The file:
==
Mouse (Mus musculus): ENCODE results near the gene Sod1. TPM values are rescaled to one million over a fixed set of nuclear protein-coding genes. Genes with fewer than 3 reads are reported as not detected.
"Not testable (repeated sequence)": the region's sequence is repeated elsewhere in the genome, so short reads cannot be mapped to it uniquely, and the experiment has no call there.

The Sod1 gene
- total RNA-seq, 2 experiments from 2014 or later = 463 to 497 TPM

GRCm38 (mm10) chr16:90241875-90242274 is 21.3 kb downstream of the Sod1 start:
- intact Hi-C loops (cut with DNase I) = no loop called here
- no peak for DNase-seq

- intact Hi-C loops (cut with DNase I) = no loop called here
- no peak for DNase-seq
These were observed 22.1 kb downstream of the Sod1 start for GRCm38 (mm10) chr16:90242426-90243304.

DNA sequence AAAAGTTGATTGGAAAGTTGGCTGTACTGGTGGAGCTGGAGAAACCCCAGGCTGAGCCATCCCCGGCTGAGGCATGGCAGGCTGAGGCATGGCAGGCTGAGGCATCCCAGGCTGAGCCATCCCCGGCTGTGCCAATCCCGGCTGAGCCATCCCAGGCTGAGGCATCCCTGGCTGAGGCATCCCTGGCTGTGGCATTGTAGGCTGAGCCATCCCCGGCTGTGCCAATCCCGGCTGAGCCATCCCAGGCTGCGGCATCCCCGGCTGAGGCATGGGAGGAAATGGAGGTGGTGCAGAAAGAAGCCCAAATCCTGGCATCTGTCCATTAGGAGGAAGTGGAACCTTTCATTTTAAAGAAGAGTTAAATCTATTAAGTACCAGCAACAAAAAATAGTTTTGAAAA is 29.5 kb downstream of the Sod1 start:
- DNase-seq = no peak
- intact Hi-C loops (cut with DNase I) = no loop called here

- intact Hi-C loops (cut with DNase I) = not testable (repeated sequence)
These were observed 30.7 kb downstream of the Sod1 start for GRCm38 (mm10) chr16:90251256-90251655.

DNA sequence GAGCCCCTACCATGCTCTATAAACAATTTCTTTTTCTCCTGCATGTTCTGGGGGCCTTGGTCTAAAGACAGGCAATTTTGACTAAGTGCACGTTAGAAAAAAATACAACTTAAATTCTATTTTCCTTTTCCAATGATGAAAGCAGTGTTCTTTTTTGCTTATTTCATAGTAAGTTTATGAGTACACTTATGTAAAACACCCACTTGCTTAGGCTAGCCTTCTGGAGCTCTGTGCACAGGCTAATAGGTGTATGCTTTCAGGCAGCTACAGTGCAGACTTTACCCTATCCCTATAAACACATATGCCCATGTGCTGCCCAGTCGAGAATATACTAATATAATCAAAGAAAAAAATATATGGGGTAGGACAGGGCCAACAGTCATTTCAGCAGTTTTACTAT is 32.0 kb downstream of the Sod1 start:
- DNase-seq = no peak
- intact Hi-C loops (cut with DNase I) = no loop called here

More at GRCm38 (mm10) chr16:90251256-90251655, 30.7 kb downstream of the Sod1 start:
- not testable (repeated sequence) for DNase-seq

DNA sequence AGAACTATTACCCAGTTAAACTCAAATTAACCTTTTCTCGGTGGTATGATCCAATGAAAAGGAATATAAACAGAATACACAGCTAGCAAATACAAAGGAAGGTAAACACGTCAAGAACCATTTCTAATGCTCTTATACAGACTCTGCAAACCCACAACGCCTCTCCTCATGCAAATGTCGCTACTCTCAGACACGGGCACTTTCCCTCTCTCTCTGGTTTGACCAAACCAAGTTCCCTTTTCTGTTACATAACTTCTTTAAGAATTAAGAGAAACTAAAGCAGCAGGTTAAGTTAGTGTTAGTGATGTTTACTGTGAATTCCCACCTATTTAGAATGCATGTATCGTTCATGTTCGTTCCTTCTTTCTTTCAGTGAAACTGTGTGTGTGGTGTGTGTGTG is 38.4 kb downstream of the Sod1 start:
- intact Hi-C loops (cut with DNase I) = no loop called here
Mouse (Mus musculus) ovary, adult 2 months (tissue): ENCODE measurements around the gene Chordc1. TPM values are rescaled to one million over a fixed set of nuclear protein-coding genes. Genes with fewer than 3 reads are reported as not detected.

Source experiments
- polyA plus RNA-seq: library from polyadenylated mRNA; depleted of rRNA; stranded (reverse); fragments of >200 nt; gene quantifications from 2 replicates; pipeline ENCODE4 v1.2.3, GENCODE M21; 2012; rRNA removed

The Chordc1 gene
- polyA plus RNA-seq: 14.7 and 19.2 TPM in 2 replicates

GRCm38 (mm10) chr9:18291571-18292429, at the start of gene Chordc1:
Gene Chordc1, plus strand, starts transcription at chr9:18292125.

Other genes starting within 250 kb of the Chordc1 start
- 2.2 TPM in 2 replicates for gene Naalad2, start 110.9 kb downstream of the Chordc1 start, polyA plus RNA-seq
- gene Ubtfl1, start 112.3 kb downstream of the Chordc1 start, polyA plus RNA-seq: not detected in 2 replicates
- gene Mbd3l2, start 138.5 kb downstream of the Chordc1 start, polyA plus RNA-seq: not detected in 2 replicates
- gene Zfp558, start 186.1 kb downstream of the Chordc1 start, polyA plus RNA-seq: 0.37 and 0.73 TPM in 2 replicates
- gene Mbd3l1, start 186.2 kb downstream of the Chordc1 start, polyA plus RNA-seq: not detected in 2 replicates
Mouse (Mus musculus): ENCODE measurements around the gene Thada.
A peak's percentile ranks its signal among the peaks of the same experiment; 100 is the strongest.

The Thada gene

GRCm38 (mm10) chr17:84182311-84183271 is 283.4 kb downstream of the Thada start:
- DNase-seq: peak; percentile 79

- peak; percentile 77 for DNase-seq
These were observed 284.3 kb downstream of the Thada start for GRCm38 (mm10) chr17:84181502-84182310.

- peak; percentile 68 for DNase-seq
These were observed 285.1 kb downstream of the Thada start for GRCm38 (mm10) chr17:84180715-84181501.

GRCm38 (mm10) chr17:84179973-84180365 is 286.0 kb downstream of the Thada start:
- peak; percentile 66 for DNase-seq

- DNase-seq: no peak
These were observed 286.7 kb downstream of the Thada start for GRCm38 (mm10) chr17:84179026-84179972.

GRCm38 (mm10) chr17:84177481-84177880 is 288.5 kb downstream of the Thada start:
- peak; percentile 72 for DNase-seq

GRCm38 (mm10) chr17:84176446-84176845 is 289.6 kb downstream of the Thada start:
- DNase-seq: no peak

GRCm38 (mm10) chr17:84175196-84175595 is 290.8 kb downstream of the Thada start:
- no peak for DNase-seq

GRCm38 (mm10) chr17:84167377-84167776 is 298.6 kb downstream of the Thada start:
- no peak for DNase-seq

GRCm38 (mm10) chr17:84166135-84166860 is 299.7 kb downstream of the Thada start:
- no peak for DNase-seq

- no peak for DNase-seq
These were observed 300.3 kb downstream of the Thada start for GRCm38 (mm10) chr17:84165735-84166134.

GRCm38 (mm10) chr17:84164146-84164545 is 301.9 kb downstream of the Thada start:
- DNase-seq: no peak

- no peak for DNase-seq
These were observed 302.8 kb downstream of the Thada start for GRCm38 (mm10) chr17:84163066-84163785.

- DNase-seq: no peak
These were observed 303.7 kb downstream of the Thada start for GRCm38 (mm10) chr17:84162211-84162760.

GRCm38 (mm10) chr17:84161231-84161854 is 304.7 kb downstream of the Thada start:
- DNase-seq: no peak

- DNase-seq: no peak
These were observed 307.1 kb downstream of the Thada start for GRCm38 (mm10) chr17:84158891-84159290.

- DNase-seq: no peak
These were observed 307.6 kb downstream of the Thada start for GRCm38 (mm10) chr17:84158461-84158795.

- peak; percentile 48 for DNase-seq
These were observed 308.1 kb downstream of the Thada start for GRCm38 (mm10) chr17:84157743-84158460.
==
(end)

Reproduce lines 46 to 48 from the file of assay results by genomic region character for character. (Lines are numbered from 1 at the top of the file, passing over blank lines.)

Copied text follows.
- peak; percentile 66 for DNase-seq

- DNase-seq: no peak
These were observed 286.7 kb downstream of the Thada start for GRCm38 (mm10) chr17:84179026-84179972.